With the advent of 4.0.3a, the world has changed beyond recognition and Deathwing is out there somewhere, torching whatever he damn well pleases (unless he's in the Badlands). Bearing this in mind, it's now time for my review of Wrath of the Lich King despite it being a bit later than many other commentators. I've done this deliberately because it's always worth seeing another perspective on something I either loved or hated, purely out of a desire to see if I missed the developers intention and would have appreciated something differently had I scoped it from another lens. Also, with Cataclysm now firmly inbound, I feel it would be cathartic to say what I think about the past two years.
If one word was to sum up our adventures in Northrend, it would be access.
Blizzard clearly wanted Wrath of the Lich King to be the expansion where nobody was left out, no matter how much time and effort they were willing to put into the game. This was awesome for the super-casual because it meant they could raid current end-game content, grab gear, charge about in battlegrounds and get fast access to PvE instances. Even reputation grinds for mandatory gear enhancements were made simple by removing them from the "busy-work" pile and putting them on the "PvE" pile. For the more committed PvE player, this fast became a problem because there wasn't enough content for one character. Once you'd geared to a certain level, there ceased to be any worthwhile character development outside of your raid lock and we've seen an explosion of alts as a direct consequence. Heirlooms and talents not-designed for the old world or, indeed, Outland managed to trivialize much of what happened before you landed on Howling Fjord or the Borean Tundra. If you were a committed PvP player, well... You had a laundry list of issues that were all your own.
Bluntly put, the developers wanted as many people to see as much of their game as possible and evidence tells us that they went to admirable lengths to ensure it happened. For good or ill, that was the direction they took and that was how Wrath of the Lich King remained throughout. Being ultra-all inclusive sounds great on paper in a political sense, but it did cause some pretty significant wheels to come off the World of Warcraft jabberwocky in the meantime. For almost every good choice or implementation, it had a negative impact on those at the other side of the spectrum.
We'll look at a few.
The achievement system was a rip-roaring success, and it's only fair we start with it. The cynicism about it started before patch 3.0 went live and got shot to bits not long afterwards. Not only is it a way of developing your character in a myriad of ways by guiding you to what's available, it's a terrific way of showing off what your character is capable of. Titles and rewards are always nice and while it's easy to cheese a lot of achievements at this point, many of them are still a sign that you're looking at a skilled character. From the raiding perspective, it provided that middle ground between casual and hardcore, and it's for this main point that I appreciated it most. I'll let the reader decide what achievements he or she personally deem worthwhile. :)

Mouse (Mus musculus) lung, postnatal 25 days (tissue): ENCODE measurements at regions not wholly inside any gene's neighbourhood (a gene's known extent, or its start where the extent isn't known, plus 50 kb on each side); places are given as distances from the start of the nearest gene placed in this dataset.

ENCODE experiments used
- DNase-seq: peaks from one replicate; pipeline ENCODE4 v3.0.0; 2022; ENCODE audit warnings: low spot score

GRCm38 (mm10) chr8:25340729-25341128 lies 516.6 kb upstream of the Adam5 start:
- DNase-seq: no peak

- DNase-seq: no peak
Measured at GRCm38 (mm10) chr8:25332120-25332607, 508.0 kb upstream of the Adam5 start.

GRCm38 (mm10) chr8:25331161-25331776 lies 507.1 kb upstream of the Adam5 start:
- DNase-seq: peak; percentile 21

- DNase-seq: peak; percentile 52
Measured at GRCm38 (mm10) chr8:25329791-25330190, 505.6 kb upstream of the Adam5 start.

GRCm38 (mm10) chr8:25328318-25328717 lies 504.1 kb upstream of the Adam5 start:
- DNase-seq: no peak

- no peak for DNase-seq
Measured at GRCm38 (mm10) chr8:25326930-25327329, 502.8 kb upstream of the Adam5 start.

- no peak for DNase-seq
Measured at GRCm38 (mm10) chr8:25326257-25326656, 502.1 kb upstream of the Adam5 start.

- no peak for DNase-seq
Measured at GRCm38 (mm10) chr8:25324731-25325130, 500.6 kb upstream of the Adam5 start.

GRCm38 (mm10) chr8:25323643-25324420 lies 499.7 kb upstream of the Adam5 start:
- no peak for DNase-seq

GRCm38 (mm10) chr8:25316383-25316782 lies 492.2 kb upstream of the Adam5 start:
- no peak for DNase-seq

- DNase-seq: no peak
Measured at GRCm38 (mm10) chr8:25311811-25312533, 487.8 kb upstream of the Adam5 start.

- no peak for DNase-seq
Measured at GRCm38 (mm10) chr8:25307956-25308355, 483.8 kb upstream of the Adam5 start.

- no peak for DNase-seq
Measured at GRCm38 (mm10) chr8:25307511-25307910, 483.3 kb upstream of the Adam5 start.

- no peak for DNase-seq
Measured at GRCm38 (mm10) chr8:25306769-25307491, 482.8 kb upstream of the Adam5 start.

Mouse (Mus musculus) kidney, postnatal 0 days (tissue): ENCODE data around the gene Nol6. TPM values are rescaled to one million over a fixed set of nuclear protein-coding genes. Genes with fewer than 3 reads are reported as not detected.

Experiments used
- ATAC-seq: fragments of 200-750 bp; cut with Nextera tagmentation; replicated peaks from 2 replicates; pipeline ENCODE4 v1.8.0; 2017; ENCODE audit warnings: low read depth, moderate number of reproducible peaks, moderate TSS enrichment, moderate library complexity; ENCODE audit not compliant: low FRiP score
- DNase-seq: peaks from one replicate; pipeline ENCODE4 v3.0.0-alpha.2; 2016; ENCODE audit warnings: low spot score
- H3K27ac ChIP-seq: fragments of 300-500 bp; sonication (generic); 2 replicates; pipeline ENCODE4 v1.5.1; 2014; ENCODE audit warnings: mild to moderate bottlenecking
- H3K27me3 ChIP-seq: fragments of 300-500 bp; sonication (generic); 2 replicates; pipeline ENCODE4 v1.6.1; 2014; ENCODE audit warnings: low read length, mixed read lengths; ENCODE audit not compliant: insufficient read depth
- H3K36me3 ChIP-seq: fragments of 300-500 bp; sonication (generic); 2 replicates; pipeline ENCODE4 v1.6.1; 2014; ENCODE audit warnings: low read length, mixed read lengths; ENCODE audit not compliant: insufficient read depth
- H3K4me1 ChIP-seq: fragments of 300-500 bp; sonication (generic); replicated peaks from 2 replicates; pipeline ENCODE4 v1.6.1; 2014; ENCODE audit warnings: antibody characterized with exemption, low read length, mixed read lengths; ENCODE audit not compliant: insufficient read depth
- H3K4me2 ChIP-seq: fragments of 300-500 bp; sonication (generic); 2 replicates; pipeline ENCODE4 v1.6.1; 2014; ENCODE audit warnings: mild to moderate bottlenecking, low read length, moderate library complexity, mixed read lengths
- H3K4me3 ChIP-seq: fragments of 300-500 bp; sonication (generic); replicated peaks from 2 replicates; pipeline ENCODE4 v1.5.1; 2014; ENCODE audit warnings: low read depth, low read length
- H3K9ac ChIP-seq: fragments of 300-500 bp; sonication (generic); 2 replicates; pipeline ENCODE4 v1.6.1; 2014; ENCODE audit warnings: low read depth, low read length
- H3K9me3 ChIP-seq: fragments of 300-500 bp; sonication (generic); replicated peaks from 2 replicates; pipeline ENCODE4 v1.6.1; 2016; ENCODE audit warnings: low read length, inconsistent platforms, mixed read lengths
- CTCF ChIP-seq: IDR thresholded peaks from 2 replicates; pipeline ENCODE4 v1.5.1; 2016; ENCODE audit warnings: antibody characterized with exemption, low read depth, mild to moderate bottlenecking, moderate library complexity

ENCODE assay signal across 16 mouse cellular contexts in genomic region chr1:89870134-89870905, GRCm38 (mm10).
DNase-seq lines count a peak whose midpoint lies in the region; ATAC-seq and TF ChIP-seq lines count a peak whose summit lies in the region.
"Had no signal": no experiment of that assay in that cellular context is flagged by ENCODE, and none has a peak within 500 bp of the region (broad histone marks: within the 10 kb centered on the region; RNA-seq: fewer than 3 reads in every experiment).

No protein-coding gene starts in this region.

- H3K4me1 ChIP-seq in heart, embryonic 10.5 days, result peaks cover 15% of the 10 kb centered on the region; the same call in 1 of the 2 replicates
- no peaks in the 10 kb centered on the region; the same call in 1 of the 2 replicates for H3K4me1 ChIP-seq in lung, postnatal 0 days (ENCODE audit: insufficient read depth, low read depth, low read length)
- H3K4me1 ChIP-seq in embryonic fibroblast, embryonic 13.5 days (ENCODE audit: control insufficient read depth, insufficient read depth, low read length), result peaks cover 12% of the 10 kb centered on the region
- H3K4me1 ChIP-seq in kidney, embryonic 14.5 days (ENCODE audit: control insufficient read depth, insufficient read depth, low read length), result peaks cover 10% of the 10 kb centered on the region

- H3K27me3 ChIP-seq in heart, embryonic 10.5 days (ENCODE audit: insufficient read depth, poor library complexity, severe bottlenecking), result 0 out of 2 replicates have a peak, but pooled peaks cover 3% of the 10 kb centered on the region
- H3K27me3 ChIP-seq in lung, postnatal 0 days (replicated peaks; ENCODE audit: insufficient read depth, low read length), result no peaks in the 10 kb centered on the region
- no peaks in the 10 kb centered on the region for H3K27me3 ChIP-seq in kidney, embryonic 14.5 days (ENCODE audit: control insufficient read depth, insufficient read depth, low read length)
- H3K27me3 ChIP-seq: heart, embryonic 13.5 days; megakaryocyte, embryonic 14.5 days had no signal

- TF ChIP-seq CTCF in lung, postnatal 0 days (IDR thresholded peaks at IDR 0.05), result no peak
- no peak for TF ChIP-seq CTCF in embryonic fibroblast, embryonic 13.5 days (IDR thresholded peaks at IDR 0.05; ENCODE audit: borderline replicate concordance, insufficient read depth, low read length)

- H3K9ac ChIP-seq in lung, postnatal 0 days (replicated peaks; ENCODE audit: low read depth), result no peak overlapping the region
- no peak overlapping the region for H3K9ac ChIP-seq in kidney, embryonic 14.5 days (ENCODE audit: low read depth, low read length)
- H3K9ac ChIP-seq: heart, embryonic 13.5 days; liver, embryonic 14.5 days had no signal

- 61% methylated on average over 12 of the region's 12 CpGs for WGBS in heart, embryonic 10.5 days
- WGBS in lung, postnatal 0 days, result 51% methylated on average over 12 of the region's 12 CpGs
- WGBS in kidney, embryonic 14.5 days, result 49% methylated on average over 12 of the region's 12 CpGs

The move to create 10 man versions of all raids was a masterstroke. This created a huge opportunity for so many players who were skilled, but didn't want the hassle of dealing with 25 man raid issues. Essentially, this opened up end game content to a huge percentage of the player base and allowed for an explosion of new guilds ready to tackle the content. Conversely, it still caused certain stigma to be applied to 10 man raiders. Despite the fact that (to the erudite, anyway) 10 man strict rankings were generally a higher indication of skill, the lack of legendaries or certain achievements/titles made it look less desirable. Many "realm first" 10 man achievements were effectively stolen by 25 man guilds who significantly outgeared the content they were playing; this was frequently a bitter pill to swallow. Of course, it should also be noted that the "guild explosion" saw something like an 80% mortality rate. Lastly, it also made gear scaling an impossible equation to balance out, and leads onto our next point.
Improved Gear Scaling.
Giving people easy access to gear is good when you have alts that want to get involved in the latest content, or you're a player coming back from a break. It's bad for almost every other facet of the game. It removes the feeling of reward, it skews encounter progression, it obfuscates bad players, it dilutes individuality amongst the playerbase and it causes content to become obsolete far too quickly. Though rehashed, Naxxramas was a good enough raid instance for the 99% of present-day players that never tackled the original 40 man when it was current content and it is now utterly ignored, except for weekly raid quests. This is even more galling when you consider the fantastic Ulduar is also routinely skipped for the same reason. As if fate is trying to flip the bird at us, the first raid deemed mandatory (typically for weapons) was the awful Trial of the Crusader. For anyone who thoroughly dislikes the mindless zerg-fest that heroic instances have become, and especially those who long for the good old days of the Shadow Labyrinth or Magister's Terrace, this is your main reason why.